The big fear of every plastics recycler is that biobased materials or plastics containing degradable/compostable additives will inadvertently get into the recycling stream and ruin the recycled materials, making them unfit for re-processing into other products.
According to Plastics Recycling Europe (PRE; Brussels), even small quantities of degradable plastics that end up in the traditional waste streams have a significant, negative impact on recycled plastics. The recycling organization recently reported that waste streams in the south of Europe pose a quality issue in films because of a higher share of degradable plastics.
A trial done on 1,000 tons of equally purchased quantities of waste from northern and southern Europe showed substantial quality discrepancies in the recycled film. The tests were performed on industrial lines: Recycled plastics were first produced from 98/2 post-consumer quality waste—PE film that contains 98% natural and 2% colored material—and then converted into a 50-micron-thick film. The extrusion worked normally with the recycled plastics coming from northern Europe. However, holes and specks appeared regularly in film produced with recycled waste coming from southern Europe.
Besides the qualitative analysis of holes and specs, abrasion of the supply lines turned out to be a useful indicator, since they are batch-independent and, thus, could be used as a statistical average. To understand the defects and ruptures of the film, samples were analyzed by infrared, thermal analysis as well as via gas chromatography mass spectrometry. These analyses determined that most of the degradation was coming from substances used in the production of degradable plastics, such as starch, polylactide (PLA) and polybutylene adipate terephthalate (PBAT).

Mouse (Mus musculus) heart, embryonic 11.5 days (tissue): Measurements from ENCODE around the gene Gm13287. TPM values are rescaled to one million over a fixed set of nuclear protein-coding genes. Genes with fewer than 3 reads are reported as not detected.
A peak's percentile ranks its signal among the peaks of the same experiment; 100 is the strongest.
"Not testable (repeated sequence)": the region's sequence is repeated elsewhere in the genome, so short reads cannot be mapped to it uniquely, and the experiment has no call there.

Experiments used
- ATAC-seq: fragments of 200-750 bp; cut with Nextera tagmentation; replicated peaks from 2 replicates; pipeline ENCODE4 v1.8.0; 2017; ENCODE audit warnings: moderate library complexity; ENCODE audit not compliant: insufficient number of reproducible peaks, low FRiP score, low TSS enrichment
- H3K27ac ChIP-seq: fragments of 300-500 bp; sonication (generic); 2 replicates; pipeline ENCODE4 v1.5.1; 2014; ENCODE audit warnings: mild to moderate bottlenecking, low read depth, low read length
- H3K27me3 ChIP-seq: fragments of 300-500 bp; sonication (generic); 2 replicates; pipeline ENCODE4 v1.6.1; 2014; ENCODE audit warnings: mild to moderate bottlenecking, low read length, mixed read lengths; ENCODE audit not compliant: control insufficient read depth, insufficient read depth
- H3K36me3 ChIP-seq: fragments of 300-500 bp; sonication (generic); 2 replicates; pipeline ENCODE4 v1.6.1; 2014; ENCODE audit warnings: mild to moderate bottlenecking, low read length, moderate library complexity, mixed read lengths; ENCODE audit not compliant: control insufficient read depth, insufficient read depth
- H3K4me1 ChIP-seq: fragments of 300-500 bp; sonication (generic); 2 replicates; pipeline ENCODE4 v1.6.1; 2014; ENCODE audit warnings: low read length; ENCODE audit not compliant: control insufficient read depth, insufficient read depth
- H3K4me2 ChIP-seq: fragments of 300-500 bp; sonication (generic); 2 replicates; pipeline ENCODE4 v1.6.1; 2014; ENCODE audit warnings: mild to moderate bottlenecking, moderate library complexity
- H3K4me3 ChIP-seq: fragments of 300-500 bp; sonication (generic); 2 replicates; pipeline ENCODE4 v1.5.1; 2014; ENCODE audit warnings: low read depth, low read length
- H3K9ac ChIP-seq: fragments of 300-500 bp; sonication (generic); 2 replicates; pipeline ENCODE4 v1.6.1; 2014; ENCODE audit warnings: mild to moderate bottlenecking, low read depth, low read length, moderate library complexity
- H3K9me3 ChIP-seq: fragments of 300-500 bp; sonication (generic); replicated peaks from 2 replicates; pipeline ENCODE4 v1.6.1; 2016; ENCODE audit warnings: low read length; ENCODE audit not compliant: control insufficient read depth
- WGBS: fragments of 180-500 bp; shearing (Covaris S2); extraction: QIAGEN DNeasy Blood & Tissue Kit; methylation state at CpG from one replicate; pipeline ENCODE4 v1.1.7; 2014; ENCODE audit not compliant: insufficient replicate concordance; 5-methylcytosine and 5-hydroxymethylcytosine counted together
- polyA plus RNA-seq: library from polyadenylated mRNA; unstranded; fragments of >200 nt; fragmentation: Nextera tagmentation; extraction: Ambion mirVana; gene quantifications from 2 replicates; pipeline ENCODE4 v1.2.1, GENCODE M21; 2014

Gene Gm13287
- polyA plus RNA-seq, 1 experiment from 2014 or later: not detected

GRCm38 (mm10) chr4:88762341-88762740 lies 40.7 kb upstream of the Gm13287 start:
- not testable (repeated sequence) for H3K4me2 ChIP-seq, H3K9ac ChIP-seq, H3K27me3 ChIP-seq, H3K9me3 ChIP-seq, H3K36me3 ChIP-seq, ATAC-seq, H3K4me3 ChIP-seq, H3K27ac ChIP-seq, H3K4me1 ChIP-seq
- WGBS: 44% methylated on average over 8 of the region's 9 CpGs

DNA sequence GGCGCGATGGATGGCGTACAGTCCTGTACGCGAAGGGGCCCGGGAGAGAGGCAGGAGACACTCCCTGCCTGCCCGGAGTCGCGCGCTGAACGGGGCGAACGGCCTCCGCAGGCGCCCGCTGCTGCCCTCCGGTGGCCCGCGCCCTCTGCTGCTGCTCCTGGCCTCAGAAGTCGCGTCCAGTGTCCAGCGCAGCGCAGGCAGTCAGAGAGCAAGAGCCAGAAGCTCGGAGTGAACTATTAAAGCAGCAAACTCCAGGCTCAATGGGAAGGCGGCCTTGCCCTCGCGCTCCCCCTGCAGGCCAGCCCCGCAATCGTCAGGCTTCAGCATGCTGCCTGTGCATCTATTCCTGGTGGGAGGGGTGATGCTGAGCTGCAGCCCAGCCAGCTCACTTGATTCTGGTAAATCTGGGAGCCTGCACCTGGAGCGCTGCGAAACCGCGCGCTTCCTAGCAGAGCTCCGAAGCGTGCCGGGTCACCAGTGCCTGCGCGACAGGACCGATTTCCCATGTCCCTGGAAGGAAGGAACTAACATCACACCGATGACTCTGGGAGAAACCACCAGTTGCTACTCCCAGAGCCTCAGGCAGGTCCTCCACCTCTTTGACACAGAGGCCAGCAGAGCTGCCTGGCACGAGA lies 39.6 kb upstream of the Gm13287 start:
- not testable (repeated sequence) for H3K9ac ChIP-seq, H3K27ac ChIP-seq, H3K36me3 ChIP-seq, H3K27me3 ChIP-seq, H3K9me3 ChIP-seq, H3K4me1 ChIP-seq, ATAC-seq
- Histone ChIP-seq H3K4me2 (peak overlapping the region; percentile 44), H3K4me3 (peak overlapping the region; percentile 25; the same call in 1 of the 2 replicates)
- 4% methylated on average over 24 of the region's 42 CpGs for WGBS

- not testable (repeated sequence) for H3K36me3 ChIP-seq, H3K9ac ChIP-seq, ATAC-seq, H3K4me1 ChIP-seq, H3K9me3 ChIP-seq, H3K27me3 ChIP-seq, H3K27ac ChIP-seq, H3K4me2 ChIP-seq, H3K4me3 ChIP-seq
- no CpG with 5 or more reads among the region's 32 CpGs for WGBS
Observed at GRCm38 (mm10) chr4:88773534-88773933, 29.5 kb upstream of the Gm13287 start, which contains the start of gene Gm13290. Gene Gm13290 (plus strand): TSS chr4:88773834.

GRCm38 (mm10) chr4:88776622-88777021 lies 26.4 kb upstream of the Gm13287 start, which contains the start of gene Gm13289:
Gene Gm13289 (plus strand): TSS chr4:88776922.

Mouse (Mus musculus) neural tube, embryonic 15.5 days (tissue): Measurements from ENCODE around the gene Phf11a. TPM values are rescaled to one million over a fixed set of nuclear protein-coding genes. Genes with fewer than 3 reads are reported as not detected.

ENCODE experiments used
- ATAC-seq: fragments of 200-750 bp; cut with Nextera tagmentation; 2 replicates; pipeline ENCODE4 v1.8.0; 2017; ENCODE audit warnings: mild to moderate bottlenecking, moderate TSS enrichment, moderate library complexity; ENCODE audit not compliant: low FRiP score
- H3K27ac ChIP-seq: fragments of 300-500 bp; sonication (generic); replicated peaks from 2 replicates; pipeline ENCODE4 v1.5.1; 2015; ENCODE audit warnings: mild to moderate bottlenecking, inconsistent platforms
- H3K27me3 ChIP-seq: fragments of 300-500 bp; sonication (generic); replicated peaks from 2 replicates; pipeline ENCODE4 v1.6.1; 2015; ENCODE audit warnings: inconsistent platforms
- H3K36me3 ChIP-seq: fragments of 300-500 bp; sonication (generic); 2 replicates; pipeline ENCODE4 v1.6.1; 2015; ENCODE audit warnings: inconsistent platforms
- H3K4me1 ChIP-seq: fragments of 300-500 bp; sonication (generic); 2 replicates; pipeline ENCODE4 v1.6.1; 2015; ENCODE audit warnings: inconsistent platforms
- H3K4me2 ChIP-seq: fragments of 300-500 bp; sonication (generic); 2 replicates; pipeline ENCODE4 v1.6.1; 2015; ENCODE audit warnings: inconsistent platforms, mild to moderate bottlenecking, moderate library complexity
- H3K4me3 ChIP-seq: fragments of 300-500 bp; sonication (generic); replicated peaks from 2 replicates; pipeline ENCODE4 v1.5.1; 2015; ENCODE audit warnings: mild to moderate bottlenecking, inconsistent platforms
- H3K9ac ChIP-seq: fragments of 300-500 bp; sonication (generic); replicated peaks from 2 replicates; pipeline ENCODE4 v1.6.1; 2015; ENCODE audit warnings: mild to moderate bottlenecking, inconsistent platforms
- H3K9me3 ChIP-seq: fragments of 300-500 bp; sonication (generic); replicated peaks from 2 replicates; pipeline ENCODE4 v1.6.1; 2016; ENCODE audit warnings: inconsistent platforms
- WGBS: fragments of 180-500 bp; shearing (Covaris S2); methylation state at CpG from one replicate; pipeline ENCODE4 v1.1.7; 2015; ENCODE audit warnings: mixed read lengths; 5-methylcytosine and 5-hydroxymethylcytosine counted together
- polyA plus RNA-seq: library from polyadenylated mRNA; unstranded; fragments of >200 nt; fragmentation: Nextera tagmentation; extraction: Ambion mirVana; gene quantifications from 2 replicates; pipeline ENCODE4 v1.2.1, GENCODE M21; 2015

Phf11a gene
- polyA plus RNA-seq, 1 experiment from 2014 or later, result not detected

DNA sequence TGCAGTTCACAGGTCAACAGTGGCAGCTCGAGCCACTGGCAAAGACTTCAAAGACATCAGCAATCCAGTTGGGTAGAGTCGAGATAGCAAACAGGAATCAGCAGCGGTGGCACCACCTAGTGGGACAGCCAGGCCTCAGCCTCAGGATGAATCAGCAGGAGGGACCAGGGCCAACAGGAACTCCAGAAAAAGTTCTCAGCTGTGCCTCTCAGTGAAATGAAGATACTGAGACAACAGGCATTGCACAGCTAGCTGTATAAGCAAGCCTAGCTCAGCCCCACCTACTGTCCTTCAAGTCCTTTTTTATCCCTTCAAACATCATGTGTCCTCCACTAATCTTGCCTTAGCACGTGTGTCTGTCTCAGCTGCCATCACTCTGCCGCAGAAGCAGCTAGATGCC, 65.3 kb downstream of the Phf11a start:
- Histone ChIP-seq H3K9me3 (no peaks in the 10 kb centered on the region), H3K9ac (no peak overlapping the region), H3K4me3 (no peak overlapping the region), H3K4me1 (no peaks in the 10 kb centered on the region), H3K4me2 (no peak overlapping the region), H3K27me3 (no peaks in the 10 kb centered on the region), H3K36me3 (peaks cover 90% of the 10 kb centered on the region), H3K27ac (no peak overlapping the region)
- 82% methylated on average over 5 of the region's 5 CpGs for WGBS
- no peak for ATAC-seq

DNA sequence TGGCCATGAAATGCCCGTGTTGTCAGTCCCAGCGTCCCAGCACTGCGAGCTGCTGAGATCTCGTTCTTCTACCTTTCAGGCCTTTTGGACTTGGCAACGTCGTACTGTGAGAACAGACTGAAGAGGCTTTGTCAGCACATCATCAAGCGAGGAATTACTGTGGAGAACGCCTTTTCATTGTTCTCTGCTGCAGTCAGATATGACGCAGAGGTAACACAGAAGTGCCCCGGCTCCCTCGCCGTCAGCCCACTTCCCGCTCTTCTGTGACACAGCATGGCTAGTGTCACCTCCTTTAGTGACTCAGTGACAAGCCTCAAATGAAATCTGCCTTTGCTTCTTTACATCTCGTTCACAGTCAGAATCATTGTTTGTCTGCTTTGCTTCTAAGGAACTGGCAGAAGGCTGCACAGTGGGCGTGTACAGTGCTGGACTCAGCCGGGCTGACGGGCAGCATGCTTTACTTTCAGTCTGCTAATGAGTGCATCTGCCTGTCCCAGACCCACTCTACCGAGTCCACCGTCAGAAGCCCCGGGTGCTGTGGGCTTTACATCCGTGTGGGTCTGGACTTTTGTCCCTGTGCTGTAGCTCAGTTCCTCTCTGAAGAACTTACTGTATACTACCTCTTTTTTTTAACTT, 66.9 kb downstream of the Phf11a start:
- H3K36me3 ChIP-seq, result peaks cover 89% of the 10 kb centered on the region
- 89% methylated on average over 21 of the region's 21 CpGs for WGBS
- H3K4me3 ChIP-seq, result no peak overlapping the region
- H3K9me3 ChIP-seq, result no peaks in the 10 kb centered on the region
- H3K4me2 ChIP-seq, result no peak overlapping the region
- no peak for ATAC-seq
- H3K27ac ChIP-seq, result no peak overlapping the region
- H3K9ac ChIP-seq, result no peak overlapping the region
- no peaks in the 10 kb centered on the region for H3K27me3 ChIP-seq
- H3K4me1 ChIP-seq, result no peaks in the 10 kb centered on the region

The tests showed the impact on functionality of recycled plastics coming from southern Europe waste film flows. Therefore, the PRE concluded, it is necessary to develop separate streams not only for bio-waste but also degradable plastics in order to make sure that the latter do not enter waste streams of conventional plastics.
Although production of thick-walled recycled products (>50 micron) from this highly contaminated material is possible, it will affect their appearance.
The push toward increasing the use of degradable plastics is expected to make this problem more acute in the future. Therefore, the PRE calls on authorities to assess the overall impact of degradable plastics in conventional streams and to develop separate collections for both bio-waste and degradable plastics in order to avoid putting in jeopardy the efforts of moving toward a circular plastics economy.